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Bryan Habana, World Cup rugby star, cut from South African Olympic squad

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JOHANNESBURG (AP) — Rugby sevens will also be missing a global star on its return to the Olympics next month, although it’s got nothing to do with Zika.

Bryan Habana, the World Cup-winning South African wing who set his sights on adding an Olympic medal to a career bursting with titles and honors in the 15-a-side game, failed Thursday to make South Africa’s final squad for the Rio de Janeiro Games.

Habana set aside his commitments with South Africa’s main Springboks team this season to return to sevens, which he hadn’t played at the top level for more than a decade, in the hope of going to Rio. He appeared in the world sevens series and was on an initial “Blitzboks” training squad named for the Olympics.

“My appreciation and gratitude for getting the opportunity to have been a part of the @blitzboks #RoadToRio far outweighs the disappointment of not making the final squad,” Habana wrote on Instagram.

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My appreciation and gratitude for getting the opportunity to have been a part of the @blitzboks #RoadToRio far outweighs the disappointment of not making the final squad. I find myself incredibly fortunate to have become a part of a very special brotherhood, to have pushed myself further than what I had imagined in making the transition over to 7s being helped each and every step of the way by all the members of the squad and getting to experience just how much love these boys have for each other! Their hard work, dedication, commitment and never say die attitude is immensely infectious and will stand them in good stead as they head over to Rio to challenge for that Gold medal. To Neil, his coaching staff and each member of the squad, thanks for allowing me the opportunity to have been so warmly welcomed back into the 7s family. To those players selected, keep on pushing each other as the final training weeks approach and go out there and express your talents to the best of your abilities! I'll be your biggest supporter and cheering you on loudly from Toulon!!!

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Rugby – this time in the seven-a-side form – will return to the Olympics next month for the first time since 1924.

Habana joins another big name in the 15-man game, Australia’s Quade Cooper, in missing out on selection for his country’s Olympic team.

Habana has won a World Cup and a southern hemisphere title with the Springboks, and also southern hemisphere and European club titles. He was the world player of the year in 2007.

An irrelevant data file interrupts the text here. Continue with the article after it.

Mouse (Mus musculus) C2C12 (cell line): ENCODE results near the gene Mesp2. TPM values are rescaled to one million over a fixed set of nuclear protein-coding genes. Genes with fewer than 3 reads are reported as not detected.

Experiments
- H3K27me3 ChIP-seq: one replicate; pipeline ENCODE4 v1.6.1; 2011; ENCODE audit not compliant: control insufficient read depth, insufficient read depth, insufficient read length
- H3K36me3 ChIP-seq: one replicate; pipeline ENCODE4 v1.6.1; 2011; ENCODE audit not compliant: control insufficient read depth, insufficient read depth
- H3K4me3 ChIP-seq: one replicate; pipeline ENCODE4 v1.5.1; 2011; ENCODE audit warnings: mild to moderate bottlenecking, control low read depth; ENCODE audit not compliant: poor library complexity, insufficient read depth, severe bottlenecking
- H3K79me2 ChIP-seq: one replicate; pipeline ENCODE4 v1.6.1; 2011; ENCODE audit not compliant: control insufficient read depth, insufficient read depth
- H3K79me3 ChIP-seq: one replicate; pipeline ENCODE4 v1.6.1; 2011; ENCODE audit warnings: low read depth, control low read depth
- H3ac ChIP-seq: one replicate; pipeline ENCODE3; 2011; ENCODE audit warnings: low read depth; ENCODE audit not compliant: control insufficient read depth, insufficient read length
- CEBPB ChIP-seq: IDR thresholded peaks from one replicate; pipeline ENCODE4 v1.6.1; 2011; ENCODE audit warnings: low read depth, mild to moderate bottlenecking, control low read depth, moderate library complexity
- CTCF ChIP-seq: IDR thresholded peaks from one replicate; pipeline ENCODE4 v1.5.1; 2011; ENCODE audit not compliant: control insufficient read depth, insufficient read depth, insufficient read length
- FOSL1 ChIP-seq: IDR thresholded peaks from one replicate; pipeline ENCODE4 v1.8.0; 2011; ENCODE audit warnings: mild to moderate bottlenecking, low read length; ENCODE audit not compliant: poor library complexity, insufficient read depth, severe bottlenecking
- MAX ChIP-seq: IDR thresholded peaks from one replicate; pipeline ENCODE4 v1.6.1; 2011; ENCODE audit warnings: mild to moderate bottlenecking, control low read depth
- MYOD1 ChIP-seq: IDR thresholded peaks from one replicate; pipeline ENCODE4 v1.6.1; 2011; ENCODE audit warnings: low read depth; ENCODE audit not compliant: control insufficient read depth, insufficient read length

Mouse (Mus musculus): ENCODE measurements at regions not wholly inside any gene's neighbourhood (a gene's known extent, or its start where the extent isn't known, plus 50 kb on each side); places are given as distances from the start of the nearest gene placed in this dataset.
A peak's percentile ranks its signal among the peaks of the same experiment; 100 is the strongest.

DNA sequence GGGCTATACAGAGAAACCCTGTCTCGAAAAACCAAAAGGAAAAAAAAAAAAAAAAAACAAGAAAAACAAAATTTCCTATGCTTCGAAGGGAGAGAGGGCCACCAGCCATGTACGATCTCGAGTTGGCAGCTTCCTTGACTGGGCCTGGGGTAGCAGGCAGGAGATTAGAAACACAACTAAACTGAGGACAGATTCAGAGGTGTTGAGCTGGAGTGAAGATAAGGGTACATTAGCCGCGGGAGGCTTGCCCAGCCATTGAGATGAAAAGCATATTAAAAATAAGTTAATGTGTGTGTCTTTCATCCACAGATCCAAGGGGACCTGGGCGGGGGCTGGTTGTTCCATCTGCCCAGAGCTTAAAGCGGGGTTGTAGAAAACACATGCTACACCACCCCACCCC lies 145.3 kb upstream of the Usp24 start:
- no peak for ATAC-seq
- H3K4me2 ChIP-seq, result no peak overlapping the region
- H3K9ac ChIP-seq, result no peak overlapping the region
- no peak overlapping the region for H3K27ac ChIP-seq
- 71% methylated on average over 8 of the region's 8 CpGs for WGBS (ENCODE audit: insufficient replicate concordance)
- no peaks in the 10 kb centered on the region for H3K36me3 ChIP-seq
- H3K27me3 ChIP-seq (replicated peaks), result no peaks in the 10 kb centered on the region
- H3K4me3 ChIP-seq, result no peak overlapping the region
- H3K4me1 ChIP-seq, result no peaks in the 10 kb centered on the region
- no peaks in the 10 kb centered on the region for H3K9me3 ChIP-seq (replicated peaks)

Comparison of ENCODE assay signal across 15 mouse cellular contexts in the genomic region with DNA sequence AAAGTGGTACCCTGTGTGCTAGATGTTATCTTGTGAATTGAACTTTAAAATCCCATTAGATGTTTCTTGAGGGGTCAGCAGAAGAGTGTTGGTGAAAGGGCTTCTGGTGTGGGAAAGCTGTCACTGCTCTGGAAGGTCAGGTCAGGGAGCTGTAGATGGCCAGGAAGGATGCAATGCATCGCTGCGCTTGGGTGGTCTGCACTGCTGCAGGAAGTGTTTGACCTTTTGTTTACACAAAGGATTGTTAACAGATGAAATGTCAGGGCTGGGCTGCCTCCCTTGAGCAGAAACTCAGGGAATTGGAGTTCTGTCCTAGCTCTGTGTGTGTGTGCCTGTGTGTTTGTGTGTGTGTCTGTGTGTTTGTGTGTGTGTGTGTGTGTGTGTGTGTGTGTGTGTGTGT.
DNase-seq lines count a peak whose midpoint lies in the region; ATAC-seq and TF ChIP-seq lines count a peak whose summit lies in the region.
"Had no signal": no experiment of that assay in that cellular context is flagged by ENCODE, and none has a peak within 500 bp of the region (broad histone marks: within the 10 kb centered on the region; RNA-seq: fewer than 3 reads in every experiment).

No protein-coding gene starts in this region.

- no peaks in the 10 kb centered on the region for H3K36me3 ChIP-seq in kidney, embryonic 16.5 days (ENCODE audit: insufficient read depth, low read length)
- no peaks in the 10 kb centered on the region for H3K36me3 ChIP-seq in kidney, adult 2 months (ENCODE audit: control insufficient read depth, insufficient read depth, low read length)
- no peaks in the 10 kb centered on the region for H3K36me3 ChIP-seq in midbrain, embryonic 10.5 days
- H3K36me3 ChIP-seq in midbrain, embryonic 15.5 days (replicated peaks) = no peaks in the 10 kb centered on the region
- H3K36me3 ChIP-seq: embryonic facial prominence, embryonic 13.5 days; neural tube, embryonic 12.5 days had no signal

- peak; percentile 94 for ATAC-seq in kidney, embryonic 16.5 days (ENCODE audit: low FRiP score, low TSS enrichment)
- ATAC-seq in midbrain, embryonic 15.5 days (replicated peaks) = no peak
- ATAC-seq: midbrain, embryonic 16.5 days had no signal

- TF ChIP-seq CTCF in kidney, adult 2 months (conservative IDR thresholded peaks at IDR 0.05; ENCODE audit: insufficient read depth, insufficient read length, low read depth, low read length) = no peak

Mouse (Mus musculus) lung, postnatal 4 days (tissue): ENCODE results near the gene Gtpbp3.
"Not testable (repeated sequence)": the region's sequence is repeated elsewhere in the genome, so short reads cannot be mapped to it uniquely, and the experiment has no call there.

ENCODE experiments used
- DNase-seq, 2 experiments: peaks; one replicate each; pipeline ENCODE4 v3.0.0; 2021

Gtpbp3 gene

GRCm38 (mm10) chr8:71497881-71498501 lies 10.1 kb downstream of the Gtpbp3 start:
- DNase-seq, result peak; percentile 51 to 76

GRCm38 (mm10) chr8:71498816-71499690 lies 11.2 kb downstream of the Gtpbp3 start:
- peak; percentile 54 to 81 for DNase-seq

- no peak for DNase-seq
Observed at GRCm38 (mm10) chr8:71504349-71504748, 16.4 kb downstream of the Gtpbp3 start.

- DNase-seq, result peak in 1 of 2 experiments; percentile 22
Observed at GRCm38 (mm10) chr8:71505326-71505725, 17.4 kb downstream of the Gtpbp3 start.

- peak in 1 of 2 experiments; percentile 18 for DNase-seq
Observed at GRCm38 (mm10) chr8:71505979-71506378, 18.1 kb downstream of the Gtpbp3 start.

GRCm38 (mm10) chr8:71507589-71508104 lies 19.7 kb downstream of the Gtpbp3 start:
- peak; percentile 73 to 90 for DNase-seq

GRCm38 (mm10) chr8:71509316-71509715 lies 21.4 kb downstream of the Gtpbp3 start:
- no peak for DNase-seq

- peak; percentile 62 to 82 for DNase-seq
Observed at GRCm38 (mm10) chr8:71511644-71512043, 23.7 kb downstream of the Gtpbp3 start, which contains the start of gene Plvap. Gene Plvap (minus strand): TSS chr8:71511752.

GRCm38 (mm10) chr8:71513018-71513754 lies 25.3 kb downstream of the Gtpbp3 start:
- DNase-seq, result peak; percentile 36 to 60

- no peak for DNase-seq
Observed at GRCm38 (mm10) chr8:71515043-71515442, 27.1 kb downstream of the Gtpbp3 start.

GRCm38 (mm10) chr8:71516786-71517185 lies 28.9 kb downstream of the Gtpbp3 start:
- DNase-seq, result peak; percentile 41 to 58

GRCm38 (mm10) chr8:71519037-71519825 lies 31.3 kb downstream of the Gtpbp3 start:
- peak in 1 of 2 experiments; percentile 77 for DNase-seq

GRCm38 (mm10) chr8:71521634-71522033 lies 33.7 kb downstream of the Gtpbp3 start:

One 15-a-side international, Juan de Jongh, did make South Africa’s 12-man squad while another, Francois Hougaard, is one of two traveling reserves.

South Africa is among the favorites for gold in the Olympic rugby sevens alongside other traditional sevens powers Fiji and New Zealand.

MORE: Jarryd Hayne, former 49ers RB, misses Fiji Olympic rugby team

David Rudisha escapes car crash ‘well and unhurt’

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David Rudisha, a two-time Olympic champion and world record holder at 800m, is “well and unhurt” after a car accident in his native Kenya, according to his Facebook account.

Kenyan media reported that one of Rudisha’s tires burst on Saturday night, leading his car to collide with a bus, and he was treated for minor injuries at a hospital.

Rudisha, 30, last raced July 4, 2017, missing extended time with a quad muscle strain and back problems. His manager said last week that Rudisha will miss next month’s world championships.

Rudisha owns the three fastest times in history, including the world record 1:40.91 set in an epic 2012 Olympic final.

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Tokyo Paralympic medals unveiled with historic Braille design, indentations

Tokyo Paralympic Medals
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The Tokyo Paralympic medals, which like the Olympic medals are created in part with metals from recycled cell phones and other small electronics, were unveiled on Sunday, one year out from the Opening Ceremony.

In a first for the Paralympics, each medal has one to three indentation(s) on its side to distinguish its color by touch — one for gold, two silver and three for bronze. Braille letters also spell out “Tokyo 2020” on each medal’s face.

For Rio, different amounts of tiny steel balls were put inside the medals based on their color, so that when shaken they would make distinct sounds. Visually impaired athletes could shake the medals next to their ears to determine the color.

More on the design from Tokyo 2020:

The design is centered around the motif of a traditional Japanese fan, depicting the Paralympic Games as the source of a fresh new wind refreshing the world as well as a shared experience connecting diverse hearts and minds. The kaname, or pivot point, holds all parts of the fan together; here it represents Para athletes bringing people together regardless of nationality or ethnicity. Motifs on the leaves of the fan depict the vitality of people’s hearts and symbolize Japan’s captivating and life-giving natural environment in the form of rocks, flowers, wood, leaves, and water. These are applied with a variety of techniques, producing a textured surface that makes the medals compelling to touch.

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Tokyo Paralympic Medals

Tokyo Paralympic Medals